By Christopher Butler | Tennessee Watchdog
NASHVILLE — Public utility officials in Chattanooga, Knoxville and Memphis have preached the benefits of a new taxpayer-subsidized technology they say will lower their customers’ utility bills and reduce electrical outages.
Known as a digital smart grid, this technology uses computers to distribute electricity. Those benefits, however, are short term — and that makes this investment, funded with almost $1 billion in federal stimulus dollars nationwide, an unwise use of money, according to an expert in computer and communications engineering.
“The residents of Chattanooga, Knoxville and Memphis need to know that this is going to cost them a lot of money. They won’t get what they think they are going to get. I’ve researched this all over the country, and it has not delivered,” said Timothy Schoechle, a former faculty member of the University of Colorado’s College of Engineering and Applied Science.
Public utility representatives, however, say the technology makes the electric power grid respond more efficiently to supply and demand variations, thus saving money.
“Any improvements in operational efficiency that we’re able to gain with smart grids allow us to go longer without having to have an electric power rate increase,” said Danna Bailey, spokeswoman for the Chattanooga Electric Power Board, which received $111 million in federal stimulus funds to help carry out its smart grid project.
The Knoxville Utilities Board received $3.5 million in stimulus funds, while the Memphis Light, Gas and Water Division received more than $5 million.
A digital electronic meter, otherwise known as a smart meter, is one component of the smart grid and is supposed to offer detailed information to consumers to help them better manage their utility bills.
The Knoxville Utilities Board, for instance, will deploy about 3,800 smart meters in the city, according to documents from the U.S. Department of Energy.
The stimulus money in Memphis, meanwhile, is modernizing the downtown electric grid, government buildings and the region’s major medical centers, including St. Jude Children’s Hospital, said MLGW spokeswoman Glen Thomas.
Overall, the U.S. Department of Energy granted more than $700 million in stimulus money to carry out smart grid initiatives nationwide.
In an interview with Tennessee Watchdog, representatives from the Knoxville and Memphis utilities defended smart grids, saying the upgrades also are designed to extend the life of their aging infrastructure.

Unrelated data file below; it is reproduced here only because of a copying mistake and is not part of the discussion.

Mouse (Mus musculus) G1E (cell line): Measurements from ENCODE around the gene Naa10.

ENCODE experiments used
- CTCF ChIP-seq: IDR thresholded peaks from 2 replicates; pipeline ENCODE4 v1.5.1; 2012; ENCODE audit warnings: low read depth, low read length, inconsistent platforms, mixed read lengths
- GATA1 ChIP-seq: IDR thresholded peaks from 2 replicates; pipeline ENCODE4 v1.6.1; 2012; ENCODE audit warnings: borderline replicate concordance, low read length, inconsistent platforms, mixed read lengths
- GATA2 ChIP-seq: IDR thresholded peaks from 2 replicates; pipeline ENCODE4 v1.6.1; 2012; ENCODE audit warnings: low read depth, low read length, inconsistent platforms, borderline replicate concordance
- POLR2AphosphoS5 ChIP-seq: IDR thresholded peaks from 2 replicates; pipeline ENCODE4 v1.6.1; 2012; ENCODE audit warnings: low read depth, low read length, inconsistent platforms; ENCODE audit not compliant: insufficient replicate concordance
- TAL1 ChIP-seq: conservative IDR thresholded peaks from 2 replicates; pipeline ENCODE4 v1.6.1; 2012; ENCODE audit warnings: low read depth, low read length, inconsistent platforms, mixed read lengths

Public utility officials, however, are wasting taxpayer money with this project. Furthermore, they are also killing jobs, Schoechle said.
In “Getting Smarter About the Smart Grid,” Schoechle argues that the federal government wastes money on smart grid initiatives that will soon turn obsolete and not integrate well with future technology.
“The reason people are being misled on this topic is because the issue is quite technical. What does a meter do? It’s a very arcane topic, and only engineers understand it — and most of those engineers work for power companies, so they aren’t going to spill any beans.”
Bailey, in contrast, said that the advantages of the smart grid in Chattanooga are already clear to her.
“The benefits are well worth the costs. We estimate that the community loses roughly $100 million a year to outages. We’re already seeing reductions in outage durations of 50 percent or more, plus improvements in operational efficiency and reduced costs of outage restoration,” Bailey said.
Schoechle, however, said public utility officials are not receiving any returns on their stimulus-backed investments. According to his research, smart meter networks across the country are still not successfully managing electricity, nor are they successfully managing supply and demand.
“The only thing that smart meters do is help to cut meter reading costs and then helping meter readers get fired,” he said.
“Even though the public utilities claim that they can do all of this wonderful stuff, it’s all really a bunch of futuristic public relations. What they are promising has nothing to do with the products that they are actually installing. Those things are not being done. They are used to justify the expenditure of billions of dollars on meter networks that do nothing but benefit the bottom line of the utility company,” Schoechle said.
The Knoxville Utility Board has not raised rates on customers to accommodate smart grids, but only 1.4 percent of customers so far have benefited. KUB officials have not decided when they will deploy smart grids to their entire coverage area.
Chattanooga utility officials plan to deploy 10,000 more smart meters throughout the city later this year, Bailey said.
Thompson was unavailable to comment on MLGW’s future plans.
Contact Christopher Butler at firstname.lastname@example.org